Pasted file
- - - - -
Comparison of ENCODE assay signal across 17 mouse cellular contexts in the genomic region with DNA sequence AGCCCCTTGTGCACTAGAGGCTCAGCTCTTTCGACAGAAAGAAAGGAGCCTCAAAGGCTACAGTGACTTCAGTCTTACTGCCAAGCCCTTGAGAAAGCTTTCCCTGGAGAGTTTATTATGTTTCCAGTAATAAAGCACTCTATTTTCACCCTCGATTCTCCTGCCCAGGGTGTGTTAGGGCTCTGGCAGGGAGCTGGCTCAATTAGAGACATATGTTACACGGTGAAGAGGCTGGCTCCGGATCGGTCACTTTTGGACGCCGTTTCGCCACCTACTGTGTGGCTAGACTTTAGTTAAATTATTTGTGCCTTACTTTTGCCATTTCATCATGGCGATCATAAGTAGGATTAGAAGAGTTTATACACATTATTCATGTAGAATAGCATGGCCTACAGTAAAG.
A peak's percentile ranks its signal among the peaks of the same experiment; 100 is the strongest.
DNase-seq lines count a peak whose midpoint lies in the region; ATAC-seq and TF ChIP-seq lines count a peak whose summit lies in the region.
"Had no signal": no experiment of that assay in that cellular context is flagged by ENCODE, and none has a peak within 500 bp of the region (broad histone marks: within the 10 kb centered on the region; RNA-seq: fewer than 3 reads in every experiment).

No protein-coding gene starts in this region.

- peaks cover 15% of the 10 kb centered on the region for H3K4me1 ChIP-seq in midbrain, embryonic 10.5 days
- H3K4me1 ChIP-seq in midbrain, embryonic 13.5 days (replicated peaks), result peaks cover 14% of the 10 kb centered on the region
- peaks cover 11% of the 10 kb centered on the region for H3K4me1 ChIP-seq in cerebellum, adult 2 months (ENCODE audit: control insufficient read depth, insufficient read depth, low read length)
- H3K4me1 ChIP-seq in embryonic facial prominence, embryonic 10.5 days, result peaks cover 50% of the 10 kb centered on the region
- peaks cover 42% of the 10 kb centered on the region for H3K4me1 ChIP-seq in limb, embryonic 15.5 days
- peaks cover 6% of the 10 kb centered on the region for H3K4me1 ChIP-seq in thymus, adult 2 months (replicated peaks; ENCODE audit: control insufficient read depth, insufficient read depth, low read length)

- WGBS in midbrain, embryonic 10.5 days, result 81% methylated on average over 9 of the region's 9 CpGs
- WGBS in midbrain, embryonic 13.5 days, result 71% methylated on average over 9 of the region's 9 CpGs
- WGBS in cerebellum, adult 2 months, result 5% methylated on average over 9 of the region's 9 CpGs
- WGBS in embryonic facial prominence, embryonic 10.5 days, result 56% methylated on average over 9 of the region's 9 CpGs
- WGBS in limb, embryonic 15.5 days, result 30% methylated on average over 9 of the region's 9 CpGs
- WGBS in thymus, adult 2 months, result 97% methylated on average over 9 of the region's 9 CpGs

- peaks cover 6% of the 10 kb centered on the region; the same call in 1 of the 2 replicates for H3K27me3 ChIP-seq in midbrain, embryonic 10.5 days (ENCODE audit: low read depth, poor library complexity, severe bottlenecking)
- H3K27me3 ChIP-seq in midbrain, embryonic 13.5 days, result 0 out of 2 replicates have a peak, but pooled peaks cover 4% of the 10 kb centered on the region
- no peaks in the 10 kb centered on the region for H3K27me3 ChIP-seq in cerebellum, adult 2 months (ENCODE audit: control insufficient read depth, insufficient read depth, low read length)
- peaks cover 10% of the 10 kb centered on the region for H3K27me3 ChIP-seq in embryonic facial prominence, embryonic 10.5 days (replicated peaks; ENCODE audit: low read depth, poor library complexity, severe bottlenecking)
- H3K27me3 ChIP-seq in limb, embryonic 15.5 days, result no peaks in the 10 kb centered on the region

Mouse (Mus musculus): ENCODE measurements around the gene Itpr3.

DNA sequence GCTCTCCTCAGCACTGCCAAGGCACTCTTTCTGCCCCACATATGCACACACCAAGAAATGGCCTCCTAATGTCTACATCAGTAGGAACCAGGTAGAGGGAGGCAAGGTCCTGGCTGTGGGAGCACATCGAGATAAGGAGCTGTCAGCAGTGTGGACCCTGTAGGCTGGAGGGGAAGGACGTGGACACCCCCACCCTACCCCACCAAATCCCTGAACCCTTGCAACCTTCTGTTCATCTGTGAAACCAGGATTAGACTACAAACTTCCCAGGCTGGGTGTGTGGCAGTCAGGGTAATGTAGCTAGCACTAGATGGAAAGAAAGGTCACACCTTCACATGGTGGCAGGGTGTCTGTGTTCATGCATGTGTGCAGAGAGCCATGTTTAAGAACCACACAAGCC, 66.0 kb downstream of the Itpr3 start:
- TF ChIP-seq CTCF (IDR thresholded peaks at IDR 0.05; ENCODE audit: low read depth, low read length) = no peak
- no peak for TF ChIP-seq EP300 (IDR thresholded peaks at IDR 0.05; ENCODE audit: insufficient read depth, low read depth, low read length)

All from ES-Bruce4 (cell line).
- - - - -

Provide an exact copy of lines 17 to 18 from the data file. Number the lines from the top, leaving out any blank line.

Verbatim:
- WGBS in thymus, adult 2 months, result 97% methylated on average over 9 of the region's 9 CpGs

- peaks cover 6% of the 10 kb centered on the region; the same call in 1 of the 2 replicates for H3K27me3 ChIP-seq in midbrain, embryonic 10.5 days (ENCODE audit: low read depth, poor library complexity, severe bottlenecking)